Hazza Al Mansouri tells of pride as world marks 59th anniversary of first human space flight

April 12 holds special meaning for the UAE's first astronaut to blast off into space

epa07891614 United Arab Emirates (UAE) spaceflight participant Hazza Ali Almansoori gestures shortly after the landing of the Russian Soyuz MS-12 space capsule about 150 km ( 90 miles) south-east of the Kazakh town of Zhezkazgan in Kazakhstan, 03 October 2019. A Soyuz space capsule with U.S. astronaut Nick Hague, Russian cosmonaut Alexey Ovchinin and United Arab Emirates astronaut Hazzaa Ali Almansoori, returning from a mission to the International Space Station landed safely in the steppes of Kazakhstan.  EPA/DMITRI LOVETSKY/POOL / POOL
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April 12 is a milestone date for the global space sector - and the UAE's very own history-making astronaut Hazza Al Mansouri.

Not only does it mark the 59th anniversary of when Yuri Gagarin became the first man in space in 1961, but it is the day that Maj Al Mansouri discovered he would be following in his illustrious footsteps.

At a young age of 27, Gagarin blasted off into the skies on board the soviet spacecraft, Vostok-1, and circled earth for 108 minutes – paving the way for future adventures among the stars.

Maj Al Mansouri etched his own name in UAE folklore last September, when he spent eight days on board the International Space Station.

Speaking to The National, Maj Al Mansouri said the date of April 12 is significant to him as he reflects on being his country's first astronaut in space.

“In 2019, it was the day when it was announced that I would carry the UAE flag to space,” he said.

Russian cosmonaut Yuri Gagarin (1934 - 1968) addresses a press conference at the Russian Fair in Earl's Court, 11th July 1961. (Photo by Fox Photos/Hulton Archive/Getty Images)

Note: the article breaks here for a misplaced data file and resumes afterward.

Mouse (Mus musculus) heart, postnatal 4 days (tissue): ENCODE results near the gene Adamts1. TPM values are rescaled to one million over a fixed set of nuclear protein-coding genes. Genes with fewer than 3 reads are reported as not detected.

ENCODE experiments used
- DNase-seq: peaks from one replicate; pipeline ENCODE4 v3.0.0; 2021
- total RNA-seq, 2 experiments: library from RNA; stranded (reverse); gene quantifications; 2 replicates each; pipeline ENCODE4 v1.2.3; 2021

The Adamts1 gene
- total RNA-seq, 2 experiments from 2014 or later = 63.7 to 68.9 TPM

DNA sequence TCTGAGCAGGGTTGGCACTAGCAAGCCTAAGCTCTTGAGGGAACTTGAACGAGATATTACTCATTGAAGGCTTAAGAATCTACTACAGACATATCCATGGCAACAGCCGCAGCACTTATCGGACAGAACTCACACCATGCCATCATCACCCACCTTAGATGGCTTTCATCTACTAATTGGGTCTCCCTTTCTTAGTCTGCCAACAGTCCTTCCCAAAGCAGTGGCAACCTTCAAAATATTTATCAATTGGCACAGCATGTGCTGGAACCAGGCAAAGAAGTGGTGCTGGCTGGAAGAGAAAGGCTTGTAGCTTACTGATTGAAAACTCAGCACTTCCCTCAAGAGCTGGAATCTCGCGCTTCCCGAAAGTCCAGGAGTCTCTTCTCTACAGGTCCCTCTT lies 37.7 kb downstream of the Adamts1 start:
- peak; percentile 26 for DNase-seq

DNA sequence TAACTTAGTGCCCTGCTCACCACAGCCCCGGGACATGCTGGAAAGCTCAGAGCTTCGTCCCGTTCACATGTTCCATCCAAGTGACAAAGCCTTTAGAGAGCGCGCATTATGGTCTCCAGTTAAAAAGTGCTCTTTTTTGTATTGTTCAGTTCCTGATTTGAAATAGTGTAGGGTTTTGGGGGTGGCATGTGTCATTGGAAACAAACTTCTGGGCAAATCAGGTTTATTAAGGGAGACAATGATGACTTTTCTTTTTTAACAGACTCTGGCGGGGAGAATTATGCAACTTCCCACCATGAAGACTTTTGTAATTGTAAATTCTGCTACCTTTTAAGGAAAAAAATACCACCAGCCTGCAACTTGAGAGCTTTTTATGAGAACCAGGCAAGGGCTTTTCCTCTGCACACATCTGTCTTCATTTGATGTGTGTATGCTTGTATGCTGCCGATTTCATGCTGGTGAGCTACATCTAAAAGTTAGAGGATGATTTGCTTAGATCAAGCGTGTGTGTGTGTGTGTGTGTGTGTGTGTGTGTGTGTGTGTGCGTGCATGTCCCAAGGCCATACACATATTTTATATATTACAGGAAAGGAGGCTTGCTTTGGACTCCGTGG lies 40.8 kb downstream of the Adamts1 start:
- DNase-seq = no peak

Maj Al Mansouri lifted off into space on September 25 and returned to Earth on October 3, via Russia’s Soyuz spacecraft.

“This year we are celebrating the day with our astronaut corps and the announcement of the search for the second batch.

“Our journey doesn’t stop here and in the future we hope for more missions. We hope to be part of the direction the international space community is heading towards, whether that is the Moon and Mars.”

The UAE already has plans in place to reach Mars. In July, the country will launch its unmanned Hope probe to Mars in efforts to collect data on the Martian atmosphere.

The Mohammed bin Rashid Space Centre is also working towards building a Mars scientific city, which replicates living conditions on the red planet. This is to ensure they are ready to build an entire city on Mars by 2117.

“It’s (UAE’s space journey) going in a good direction, despite what is happening now,” said Maj Al Mansouri.

The coronavirus pandemic has not put a stop to the burning desire to explore space. On April 8, the Soyuz MS-16 crew, two Russian cosmonauts and an American astronaut, lifted off from the Baikonaur Cosmodrome to the ISS.

However, only space officials and close family members in mandatory protective wear were present during the launch day. Media and tourists were banned in order to contain the spread.

Salem Al Marri, the head of the UAE Astronaut Programme, said work on the ISS has to continue despite the conditions on earth.

"When you look at the ISS, it's a wonderful machine but it's something that has to function no matter what is going on," he told The National.

“If you don’t have crews up there doing the science and the maintenance, there’ll be an issue. When there are any disasters on Earth, you still see astronauts working on the ISS.”

Mr Al Marri said it is “only the beginning” for UAE’s space journey, as the country is already working towards increasing its astronaut corps.

By January, 2021, the names of the nation's next two astronauts will be announced and they will join Maj Al Mansouri and Sultan Al Neyadi, who was the back-up astronaut in UAE's first mission to space.

“Since 1961, only about 560 people have gone to space and when you look at that over a 60 year period of time, that’s a very small number of people,” he said.

“It’s still a unique, challenge and costly field that is difficult to do. The UAE joining that club of nations (that have gone to space) is all something we should be proud of. A message here is that we are here stay and we’ll be doing more, hopefully."

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